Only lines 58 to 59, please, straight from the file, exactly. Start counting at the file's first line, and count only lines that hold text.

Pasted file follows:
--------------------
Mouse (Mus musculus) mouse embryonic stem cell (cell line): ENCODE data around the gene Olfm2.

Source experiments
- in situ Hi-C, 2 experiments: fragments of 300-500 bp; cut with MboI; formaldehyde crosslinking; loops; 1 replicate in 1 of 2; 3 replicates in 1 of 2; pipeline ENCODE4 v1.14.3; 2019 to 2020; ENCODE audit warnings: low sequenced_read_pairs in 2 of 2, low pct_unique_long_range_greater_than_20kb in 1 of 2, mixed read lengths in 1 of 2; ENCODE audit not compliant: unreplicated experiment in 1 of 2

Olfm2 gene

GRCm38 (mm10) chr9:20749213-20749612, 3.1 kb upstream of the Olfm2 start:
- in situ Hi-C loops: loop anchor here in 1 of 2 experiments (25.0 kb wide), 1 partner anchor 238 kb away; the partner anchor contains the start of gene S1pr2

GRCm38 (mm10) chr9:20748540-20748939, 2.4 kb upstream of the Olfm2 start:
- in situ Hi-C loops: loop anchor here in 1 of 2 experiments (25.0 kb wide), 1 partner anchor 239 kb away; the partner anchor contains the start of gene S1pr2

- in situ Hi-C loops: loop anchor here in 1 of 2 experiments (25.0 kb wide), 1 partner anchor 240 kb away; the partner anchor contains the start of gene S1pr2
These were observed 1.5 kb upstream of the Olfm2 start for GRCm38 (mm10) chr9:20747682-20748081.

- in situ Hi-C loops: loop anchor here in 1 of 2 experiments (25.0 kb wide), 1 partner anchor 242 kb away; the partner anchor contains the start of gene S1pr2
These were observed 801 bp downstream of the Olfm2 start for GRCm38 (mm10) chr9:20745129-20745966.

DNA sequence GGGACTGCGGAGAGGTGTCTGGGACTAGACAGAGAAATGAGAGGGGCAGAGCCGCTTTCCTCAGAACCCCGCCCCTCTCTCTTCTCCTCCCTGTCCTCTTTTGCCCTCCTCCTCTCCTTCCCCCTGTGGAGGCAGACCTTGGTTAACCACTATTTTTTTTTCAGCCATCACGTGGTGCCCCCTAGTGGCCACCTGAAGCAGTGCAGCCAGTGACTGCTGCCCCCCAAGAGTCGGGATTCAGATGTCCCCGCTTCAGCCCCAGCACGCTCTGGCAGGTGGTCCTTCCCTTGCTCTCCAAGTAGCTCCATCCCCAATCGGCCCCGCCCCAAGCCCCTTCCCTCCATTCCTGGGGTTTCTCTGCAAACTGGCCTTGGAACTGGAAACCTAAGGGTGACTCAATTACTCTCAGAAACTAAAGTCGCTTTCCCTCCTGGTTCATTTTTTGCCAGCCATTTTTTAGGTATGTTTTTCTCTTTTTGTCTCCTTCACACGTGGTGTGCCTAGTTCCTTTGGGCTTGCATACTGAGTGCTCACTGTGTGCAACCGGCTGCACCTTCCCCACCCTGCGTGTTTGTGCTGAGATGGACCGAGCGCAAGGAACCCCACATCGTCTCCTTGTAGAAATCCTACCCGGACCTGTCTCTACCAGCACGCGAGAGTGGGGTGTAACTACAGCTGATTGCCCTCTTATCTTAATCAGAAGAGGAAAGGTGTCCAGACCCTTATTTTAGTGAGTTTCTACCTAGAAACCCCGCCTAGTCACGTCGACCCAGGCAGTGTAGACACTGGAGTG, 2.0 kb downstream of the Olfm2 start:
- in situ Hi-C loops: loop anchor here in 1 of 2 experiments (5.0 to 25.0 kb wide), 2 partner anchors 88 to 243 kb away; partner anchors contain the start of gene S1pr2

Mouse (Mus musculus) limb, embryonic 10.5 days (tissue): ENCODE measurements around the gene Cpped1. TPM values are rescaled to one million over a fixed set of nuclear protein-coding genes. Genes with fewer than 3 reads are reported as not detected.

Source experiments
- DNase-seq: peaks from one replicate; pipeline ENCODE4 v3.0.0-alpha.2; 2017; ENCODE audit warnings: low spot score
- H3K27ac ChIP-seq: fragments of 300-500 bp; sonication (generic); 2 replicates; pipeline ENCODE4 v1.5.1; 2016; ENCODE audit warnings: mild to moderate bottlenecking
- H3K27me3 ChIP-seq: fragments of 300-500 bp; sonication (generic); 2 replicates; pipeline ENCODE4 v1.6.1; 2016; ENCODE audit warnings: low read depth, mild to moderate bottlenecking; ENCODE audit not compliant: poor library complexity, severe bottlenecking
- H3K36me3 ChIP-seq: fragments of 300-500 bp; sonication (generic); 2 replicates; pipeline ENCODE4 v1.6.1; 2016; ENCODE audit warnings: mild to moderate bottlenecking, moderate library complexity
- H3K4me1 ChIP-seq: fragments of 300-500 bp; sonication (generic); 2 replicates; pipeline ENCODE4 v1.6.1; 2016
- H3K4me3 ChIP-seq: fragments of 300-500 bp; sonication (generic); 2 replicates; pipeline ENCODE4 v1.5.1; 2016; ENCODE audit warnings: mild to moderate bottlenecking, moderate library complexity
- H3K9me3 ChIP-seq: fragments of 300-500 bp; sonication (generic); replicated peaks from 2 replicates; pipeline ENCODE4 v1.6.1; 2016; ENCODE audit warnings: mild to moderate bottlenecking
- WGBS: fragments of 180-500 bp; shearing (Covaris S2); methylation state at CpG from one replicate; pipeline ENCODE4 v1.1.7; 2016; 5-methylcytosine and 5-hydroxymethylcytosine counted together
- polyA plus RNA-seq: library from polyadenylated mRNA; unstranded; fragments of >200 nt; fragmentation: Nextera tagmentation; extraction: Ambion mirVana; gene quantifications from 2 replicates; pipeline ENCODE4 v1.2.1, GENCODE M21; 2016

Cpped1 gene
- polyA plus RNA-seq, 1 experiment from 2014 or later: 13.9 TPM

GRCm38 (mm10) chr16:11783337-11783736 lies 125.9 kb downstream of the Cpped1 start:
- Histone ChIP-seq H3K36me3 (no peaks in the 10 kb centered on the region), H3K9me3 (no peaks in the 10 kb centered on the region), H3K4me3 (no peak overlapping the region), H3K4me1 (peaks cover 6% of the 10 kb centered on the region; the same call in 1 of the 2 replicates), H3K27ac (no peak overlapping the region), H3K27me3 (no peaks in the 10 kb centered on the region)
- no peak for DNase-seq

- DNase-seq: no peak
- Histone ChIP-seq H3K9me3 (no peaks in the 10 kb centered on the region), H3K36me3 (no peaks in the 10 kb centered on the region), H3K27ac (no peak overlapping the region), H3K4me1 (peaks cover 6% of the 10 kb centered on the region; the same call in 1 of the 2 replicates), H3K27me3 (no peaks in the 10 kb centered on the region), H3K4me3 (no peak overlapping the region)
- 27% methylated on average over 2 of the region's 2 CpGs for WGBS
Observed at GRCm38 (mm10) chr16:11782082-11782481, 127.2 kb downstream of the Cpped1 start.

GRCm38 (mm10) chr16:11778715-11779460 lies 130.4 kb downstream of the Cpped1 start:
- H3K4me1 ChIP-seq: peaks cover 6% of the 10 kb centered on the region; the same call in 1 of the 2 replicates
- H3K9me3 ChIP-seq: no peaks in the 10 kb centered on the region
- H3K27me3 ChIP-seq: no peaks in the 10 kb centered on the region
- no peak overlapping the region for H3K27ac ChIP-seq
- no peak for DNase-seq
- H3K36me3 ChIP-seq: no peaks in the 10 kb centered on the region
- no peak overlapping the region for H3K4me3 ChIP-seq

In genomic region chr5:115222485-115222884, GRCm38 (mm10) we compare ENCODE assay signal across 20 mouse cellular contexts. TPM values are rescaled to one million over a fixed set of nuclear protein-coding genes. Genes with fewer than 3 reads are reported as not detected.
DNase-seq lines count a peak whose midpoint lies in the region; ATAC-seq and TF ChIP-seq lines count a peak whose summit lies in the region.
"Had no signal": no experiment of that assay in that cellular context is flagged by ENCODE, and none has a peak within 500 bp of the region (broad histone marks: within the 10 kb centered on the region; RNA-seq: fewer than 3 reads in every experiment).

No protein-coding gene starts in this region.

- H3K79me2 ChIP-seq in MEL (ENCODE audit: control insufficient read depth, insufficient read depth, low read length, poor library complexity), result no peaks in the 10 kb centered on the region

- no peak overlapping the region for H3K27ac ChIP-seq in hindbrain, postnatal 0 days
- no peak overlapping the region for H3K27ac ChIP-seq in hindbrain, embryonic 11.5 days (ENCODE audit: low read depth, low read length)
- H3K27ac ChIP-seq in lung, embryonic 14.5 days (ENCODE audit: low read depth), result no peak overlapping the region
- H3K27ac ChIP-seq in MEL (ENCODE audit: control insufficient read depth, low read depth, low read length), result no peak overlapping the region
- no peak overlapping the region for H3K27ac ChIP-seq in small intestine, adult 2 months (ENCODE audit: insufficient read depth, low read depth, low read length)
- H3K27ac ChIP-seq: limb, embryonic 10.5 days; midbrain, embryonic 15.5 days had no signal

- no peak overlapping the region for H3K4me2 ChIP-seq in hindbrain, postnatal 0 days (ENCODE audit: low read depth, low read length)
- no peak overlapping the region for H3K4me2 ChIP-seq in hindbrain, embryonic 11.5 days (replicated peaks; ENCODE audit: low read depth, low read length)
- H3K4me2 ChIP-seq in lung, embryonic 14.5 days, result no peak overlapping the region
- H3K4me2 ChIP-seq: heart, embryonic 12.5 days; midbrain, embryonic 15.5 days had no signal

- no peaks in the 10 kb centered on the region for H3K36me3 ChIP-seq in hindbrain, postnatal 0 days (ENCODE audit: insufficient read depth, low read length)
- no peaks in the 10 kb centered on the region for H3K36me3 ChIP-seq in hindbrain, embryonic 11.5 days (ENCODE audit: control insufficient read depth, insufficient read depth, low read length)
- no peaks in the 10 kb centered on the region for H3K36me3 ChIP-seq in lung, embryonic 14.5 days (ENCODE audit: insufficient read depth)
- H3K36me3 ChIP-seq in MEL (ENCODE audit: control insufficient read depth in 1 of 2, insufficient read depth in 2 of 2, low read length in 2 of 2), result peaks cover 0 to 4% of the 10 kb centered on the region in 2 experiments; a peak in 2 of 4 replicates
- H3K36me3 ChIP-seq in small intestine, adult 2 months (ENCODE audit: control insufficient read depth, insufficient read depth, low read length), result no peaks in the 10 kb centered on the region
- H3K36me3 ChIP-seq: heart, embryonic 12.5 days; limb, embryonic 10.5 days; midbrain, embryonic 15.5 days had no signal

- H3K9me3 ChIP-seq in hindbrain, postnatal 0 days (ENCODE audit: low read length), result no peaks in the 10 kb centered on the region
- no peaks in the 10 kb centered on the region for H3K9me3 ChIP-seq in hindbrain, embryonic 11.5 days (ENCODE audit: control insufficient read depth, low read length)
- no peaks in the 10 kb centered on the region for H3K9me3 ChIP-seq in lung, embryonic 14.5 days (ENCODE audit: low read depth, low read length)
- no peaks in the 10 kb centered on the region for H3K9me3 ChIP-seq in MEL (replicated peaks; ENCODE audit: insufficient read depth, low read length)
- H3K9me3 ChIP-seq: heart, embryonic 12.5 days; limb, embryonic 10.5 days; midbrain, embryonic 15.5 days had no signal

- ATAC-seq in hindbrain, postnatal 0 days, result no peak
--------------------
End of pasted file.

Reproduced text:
- no peaks in the 10 kb centered on the region for H3K36me3 ChIP-seq in hindbrain, postnatal 0 days (ENCODE audit: insufficient read depth, low read length)
- no peaks in the 10 kb centered on the region for H3K36me3 ChIP-seq in hindbrain, embryonic 11.5 days (ENCODE audit: control insufficient read depth, insufficient read depth, low read length)